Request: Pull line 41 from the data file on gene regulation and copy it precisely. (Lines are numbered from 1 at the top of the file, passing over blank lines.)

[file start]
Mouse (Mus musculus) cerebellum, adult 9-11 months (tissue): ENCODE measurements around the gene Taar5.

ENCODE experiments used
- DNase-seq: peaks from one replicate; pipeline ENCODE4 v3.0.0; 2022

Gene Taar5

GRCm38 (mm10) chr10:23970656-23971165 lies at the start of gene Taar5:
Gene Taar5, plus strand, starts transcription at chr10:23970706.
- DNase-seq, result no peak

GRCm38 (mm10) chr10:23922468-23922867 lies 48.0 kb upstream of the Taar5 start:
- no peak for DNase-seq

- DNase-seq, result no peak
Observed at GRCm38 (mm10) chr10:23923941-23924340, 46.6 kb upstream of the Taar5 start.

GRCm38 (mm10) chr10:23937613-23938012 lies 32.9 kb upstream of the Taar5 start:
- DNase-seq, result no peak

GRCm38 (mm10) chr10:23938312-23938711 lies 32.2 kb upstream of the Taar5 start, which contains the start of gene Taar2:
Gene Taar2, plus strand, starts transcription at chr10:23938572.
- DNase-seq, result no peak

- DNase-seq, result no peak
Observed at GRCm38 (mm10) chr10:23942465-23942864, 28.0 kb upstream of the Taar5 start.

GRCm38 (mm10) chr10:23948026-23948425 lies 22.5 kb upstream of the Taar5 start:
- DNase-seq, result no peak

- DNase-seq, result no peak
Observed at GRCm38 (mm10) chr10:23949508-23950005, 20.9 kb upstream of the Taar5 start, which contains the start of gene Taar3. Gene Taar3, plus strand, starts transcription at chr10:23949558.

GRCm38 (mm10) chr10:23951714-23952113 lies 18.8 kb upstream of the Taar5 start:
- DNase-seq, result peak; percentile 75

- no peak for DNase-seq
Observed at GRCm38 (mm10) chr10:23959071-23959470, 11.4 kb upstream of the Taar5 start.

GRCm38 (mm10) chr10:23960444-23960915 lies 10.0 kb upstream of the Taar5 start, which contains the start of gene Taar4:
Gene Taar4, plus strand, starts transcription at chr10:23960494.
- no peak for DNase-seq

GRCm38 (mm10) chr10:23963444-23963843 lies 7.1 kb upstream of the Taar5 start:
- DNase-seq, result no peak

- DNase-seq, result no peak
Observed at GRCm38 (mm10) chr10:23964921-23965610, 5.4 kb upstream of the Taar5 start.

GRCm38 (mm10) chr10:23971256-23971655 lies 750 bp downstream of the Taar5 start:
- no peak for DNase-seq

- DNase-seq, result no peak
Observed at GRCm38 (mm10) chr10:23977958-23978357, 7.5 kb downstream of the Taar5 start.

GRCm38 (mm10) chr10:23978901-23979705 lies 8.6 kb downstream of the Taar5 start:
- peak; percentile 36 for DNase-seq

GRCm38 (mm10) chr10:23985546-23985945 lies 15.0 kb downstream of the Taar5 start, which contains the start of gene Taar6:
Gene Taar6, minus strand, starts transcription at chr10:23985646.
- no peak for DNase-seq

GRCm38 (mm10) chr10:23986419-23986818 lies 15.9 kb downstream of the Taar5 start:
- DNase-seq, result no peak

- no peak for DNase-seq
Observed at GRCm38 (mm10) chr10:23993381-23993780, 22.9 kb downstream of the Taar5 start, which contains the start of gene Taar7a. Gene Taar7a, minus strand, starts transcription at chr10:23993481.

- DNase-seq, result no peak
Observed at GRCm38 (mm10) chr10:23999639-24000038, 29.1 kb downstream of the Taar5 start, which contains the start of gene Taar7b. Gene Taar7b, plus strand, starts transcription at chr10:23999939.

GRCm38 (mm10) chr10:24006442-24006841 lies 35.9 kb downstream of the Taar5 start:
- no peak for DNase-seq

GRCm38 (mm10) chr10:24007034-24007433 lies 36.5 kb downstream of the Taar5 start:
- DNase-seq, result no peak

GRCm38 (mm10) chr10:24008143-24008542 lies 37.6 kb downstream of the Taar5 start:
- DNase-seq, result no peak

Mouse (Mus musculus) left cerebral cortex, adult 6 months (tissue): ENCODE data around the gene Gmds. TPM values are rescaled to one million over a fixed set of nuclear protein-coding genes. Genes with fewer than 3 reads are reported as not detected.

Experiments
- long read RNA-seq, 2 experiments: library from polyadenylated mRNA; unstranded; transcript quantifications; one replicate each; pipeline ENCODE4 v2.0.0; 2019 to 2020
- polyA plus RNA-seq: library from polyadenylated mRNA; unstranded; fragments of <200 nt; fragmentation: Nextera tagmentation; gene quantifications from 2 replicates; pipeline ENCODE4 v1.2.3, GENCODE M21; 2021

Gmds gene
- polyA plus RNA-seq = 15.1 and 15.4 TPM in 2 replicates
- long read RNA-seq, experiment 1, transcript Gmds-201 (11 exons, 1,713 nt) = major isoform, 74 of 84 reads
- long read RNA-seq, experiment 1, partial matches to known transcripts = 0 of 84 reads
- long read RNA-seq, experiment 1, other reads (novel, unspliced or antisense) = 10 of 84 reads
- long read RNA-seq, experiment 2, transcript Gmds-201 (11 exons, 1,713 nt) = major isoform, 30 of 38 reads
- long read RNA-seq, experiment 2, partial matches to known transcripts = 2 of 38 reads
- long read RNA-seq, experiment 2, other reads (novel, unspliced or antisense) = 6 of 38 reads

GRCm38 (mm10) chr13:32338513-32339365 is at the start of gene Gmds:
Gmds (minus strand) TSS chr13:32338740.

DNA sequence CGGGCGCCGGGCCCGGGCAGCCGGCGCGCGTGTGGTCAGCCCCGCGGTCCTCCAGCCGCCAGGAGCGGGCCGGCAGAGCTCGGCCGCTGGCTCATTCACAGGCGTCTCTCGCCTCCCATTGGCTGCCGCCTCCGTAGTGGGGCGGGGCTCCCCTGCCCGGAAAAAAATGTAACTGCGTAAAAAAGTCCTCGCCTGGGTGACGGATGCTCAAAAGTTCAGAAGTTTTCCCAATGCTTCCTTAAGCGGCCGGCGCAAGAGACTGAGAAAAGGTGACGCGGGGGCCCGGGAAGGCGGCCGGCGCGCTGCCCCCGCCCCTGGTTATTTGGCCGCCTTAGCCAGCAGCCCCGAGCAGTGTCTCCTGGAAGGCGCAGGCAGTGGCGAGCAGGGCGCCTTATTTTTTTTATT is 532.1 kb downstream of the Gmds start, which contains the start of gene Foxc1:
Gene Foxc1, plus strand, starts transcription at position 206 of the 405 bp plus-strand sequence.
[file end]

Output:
Gene Taar6, minus strand, starts transcription at chr10:23985646.